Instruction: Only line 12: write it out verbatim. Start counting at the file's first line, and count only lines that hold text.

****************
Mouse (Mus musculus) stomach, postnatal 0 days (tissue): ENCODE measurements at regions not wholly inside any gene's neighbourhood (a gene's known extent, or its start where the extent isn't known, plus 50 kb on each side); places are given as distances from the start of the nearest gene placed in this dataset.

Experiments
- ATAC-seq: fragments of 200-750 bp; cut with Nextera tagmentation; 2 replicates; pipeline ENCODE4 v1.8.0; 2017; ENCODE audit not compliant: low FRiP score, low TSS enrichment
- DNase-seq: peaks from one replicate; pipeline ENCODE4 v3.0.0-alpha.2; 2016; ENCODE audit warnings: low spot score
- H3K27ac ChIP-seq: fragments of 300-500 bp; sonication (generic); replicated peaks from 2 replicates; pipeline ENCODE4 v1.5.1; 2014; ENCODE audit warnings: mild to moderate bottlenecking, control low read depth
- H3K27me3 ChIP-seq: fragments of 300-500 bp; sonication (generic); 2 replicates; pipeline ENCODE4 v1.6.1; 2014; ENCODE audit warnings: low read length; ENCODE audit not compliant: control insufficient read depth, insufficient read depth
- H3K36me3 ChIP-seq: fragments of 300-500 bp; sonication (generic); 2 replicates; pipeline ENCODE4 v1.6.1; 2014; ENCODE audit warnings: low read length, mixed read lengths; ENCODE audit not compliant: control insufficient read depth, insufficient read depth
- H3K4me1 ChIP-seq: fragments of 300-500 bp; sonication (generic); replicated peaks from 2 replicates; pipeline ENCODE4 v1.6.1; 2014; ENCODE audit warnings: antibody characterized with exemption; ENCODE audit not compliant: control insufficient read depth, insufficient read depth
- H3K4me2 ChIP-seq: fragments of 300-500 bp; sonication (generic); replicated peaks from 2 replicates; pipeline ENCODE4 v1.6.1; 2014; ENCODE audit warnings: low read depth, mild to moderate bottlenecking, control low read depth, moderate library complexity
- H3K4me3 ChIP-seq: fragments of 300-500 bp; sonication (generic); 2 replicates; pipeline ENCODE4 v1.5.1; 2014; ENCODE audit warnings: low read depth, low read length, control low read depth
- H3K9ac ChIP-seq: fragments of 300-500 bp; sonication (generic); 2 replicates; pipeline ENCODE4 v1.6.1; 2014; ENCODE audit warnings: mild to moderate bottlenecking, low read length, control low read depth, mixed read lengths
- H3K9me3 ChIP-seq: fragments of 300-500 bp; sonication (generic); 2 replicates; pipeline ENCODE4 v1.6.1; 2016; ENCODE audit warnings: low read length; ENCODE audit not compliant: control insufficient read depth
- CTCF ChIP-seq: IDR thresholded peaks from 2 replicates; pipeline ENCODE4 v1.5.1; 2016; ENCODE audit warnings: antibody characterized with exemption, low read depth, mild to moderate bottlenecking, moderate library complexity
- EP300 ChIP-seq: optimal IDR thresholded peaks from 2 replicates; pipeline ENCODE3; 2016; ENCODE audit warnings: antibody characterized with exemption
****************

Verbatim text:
- H3K9me3 ChIP-seq: fragments of 300-500 bp; sonication (generic); 2 replicates; pipeline ENCODE4 v1.6.1; 2016; ENCODE audit warnings: low read length; ENCODE audit not compliant: control insufficient read depth